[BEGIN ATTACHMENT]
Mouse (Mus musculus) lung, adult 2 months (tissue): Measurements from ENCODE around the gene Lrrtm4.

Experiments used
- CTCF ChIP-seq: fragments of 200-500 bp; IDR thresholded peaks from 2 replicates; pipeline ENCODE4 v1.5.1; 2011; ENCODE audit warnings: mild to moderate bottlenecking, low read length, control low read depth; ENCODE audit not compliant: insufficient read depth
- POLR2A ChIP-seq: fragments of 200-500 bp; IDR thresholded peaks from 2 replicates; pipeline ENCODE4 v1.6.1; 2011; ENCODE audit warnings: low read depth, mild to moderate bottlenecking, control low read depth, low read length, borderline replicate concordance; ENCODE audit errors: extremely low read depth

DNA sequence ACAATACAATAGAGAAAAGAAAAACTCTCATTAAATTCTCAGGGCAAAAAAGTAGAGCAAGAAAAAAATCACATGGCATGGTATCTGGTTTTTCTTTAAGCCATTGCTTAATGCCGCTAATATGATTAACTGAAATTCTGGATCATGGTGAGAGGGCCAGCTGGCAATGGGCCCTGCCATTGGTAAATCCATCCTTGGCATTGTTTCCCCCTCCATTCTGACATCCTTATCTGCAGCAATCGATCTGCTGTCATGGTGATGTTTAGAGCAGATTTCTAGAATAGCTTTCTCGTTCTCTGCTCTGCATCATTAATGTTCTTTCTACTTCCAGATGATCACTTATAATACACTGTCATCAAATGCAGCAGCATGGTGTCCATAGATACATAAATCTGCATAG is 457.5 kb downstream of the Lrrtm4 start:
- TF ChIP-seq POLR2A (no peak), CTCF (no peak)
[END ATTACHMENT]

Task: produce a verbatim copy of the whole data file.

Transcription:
Mouse (Mus musculus) lung, adult 2 months (tissue): Measurements from ENCODE around the gene Lrrtm4.

Experiments used
- CTCF ChIP-seq: fragments of 200-500 bp; IDR thresholded peaks from 2 replicates; pipeline ENCODE4 v1.5.1; 2011; ENCODE audit warnings: mild to moderate bottlenecking, low read length, control low read depth; ENCODE audit not compliant: insufficient read depth
- POLR2A ChIP-seq: fragments of 200-500 bp; IDR thresholded peaks from 2 replicates; pipeline ENCODE4 v1.6.1; 2011; ENCODE audit warnings: low read depth, mild to moderate bottlenecking, control low read depth, low read length, borderline replicate concordance; ENCODE audit errors: extremely low read depth

DNA sequence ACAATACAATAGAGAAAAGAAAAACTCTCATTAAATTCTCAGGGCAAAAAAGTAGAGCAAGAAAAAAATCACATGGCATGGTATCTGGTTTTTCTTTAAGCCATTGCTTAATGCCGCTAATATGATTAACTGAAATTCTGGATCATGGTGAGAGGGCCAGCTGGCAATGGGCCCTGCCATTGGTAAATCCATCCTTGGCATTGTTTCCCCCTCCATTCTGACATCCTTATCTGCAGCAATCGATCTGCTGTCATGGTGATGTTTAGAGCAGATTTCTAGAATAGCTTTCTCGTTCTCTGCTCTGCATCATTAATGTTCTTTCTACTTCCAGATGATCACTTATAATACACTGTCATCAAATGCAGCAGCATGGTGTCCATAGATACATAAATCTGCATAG is 457.5 kb downstream of the Lrrtm4 start:
- TF ChIP-seq POLR2A (no peak), CTCF (no peak)